Australian Indigenous Community Asks Authorities for Permission to Ban Christian Missionaries
Elders in an Aboriginal community in Western Australia (WA) are seeking to prevent Christian missionaries from visiting their region on the grounds that it is undermining and helping to erase their traditional Indigenous culture.
Christian missionaries belonging to religious organizations such as Kingdom Aviation Ministries (KAM) and Chariots of Fire Ministries have been making strong inroads into remote Indigenous communities in recent years. The trend has alarmed traditional Aboriginal elders who claim that the Christian missionaries are destroying the values and culture native to the region for thousands of years.
The elders have requested that authorities in the state prevent a Christian organization—which remains unnamed—from further encroaching on native land to carry out proselytizing activities and attempts to gain converts to their religion.
WA Commissioner for Equal Opportunity John Byrne said that the sect would be unable to lodge a complaint if the banishment comes into effect because the religious freedom grounds don’t allow them to trespass Indigenous communities that have explicitly rejected their presence.
Byrne told the West Australian:
“Aboriginal communities should be able to say who comes on their land.
They can say ‘please do not come onto our land, we do not want you there.’
Basically controlling your community is important to preserve your culture against the various types of threats.”
Organizations like the Kingdom Aviation Ministries Inc. make a regular activity out of preaching in ever more remote zones, with KAM flying out in expensive operations to win over Aboriginal communities to their religious beliefs.
The organization’s website describes a sort of parachutist missionary operation that targets native communities because “many areas within Western Australia are very remote and have no viable witness to Christ.”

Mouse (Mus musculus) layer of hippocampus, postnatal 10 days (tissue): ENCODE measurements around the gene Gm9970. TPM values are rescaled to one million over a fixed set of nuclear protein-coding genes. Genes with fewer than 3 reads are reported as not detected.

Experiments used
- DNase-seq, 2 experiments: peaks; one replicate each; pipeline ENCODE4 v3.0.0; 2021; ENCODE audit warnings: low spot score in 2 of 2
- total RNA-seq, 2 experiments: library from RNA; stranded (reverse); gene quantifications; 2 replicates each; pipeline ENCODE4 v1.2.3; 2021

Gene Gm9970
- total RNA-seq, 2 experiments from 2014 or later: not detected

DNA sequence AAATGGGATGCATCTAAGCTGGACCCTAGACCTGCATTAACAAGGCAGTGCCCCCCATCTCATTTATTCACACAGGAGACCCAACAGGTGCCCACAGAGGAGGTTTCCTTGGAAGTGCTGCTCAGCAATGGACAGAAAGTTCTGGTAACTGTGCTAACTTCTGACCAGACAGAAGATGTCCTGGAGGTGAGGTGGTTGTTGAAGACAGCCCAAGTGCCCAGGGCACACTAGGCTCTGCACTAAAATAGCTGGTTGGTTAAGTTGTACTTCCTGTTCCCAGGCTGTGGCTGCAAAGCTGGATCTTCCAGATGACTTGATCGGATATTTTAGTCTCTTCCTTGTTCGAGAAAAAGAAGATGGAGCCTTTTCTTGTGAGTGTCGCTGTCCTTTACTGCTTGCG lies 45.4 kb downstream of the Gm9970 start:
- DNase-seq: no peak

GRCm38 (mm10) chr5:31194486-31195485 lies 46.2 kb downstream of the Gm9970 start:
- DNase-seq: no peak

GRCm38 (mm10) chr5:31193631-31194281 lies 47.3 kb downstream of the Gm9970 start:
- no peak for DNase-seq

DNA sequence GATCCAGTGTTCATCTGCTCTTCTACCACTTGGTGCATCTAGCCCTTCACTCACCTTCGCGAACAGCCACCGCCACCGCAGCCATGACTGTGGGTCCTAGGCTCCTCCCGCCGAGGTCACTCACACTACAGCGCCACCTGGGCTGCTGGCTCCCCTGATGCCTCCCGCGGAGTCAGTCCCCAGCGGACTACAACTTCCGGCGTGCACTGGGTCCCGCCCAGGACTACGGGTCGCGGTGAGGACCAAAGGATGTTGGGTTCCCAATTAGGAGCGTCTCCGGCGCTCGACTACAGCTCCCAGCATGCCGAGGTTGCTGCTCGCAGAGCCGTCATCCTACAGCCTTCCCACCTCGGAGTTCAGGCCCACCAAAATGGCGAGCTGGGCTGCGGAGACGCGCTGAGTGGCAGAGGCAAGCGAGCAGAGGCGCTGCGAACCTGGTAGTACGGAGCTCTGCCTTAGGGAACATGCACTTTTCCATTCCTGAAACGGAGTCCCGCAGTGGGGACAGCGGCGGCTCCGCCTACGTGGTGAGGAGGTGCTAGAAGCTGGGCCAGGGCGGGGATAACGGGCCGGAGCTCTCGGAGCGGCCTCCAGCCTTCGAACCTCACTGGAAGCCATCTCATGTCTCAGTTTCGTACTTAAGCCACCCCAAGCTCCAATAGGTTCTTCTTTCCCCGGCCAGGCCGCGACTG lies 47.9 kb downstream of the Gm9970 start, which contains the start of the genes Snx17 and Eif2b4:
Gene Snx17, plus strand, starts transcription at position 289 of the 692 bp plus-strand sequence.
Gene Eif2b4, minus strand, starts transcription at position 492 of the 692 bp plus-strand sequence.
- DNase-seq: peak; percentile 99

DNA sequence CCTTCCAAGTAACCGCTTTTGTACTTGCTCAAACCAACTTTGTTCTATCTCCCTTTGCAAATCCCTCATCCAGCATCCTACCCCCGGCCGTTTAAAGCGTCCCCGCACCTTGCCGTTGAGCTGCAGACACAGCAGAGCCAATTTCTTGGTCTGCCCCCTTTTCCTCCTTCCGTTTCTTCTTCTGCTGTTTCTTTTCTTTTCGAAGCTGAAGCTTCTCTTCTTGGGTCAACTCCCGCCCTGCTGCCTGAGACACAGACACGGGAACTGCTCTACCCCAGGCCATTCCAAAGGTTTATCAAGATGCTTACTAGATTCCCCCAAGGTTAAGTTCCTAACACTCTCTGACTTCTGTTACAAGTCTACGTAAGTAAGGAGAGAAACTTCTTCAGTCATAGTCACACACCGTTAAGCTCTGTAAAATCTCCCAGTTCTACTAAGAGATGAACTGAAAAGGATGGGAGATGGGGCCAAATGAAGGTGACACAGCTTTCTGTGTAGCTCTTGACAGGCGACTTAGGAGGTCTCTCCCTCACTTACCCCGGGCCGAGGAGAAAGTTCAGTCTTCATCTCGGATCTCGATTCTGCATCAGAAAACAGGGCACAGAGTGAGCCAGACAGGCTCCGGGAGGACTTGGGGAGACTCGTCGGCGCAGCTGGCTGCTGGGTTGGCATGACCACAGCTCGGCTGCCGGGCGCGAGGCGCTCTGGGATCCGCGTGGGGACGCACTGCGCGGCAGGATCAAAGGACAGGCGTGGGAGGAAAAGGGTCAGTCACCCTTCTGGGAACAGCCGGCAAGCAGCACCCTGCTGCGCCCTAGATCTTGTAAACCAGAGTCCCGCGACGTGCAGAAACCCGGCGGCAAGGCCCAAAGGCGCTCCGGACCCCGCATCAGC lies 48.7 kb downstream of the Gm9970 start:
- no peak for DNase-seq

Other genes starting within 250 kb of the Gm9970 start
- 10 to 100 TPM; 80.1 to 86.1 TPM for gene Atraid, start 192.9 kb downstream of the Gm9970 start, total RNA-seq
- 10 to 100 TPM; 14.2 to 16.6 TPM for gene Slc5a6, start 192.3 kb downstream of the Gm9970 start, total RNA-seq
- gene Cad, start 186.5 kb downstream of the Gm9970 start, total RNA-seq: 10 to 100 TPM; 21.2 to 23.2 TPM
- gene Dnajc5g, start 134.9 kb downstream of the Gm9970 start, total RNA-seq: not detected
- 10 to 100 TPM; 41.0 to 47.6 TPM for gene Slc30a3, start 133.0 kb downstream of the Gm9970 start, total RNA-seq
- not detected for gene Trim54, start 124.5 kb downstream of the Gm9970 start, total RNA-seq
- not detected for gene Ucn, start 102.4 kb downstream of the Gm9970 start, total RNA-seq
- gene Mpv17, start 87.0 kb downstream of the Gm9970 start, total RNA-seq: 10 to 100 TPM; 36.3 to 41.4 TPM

“Since the progressive withdrawal of Christian missions there is a whole generation that has never heard the gospel,” the group claims.
Another missionary operation, Instal-Life Christian TV, has been installing free television services in Aboriginal communities across northern Australia in hopes to win the hearts and minds of Indigenous people who often live in poverty and suffer such social ills as alcoholism.
The missionaries’ vehicle, a channel called God TV, provides entertainment for children and other religious material for adults in its bid to spiritually conquer Aboriginal communities. The Chariots of Fire Mission based in Southern WA has installed 67 rooftop satellite units across over a dozen communities in order to broadcast the Christian programs.
According to ABC, the rooftop units offer a constant stream of sermons, religious-themed films, and repeated calls that the impoverished communities “purchase blessings” and merchandise such as Bibles or even give donations to continue propagating the religion.
Chariots of Fire organizer Brian Sonnerman defended his group from the accusation that it is perpetuating cultural genocide and taking advantage of communities with limited English-speaking abilities and poor financial literacy. He said:
“We don’t go in pushing Christianity, we just start a conversation and see if they’re interested. When we go into these communities it’s just a blessing to see people change, and you can see the joy on people’s faces. When we first put on God TV, people say, ‘Oh this is great, it’s awesome, thank you, it is a blessing!’
We don’t go in pushing Christianity, we just start a conversation and see if they’re interested. We don’t want to destroy their culture.”
The Aboriginal elders in WA haven’t yet named the religious organization they hope to banish. It has not been implied that either Chariots of Fire or Kingdom Aviation is that organization.
According to human rights group Amnesty International, the Indigenous people of Australia have been proudly upholding one of the oldest continuous cultures on the planet, with a heritage spanning myriad unique communities that have their own mixtures of customs, cultures, and languages.
In 1788, Europeans invaded and launched a campaign of extermination toward Aboriginal peoples. Present-day Australia was populated by over 250 Indigenous nations, each with several clans, at the time that the British-perpetrated genocide commenced.
Only about 3 percent of the current Australian population is Aboriginal, numbering roughly 650,000 people.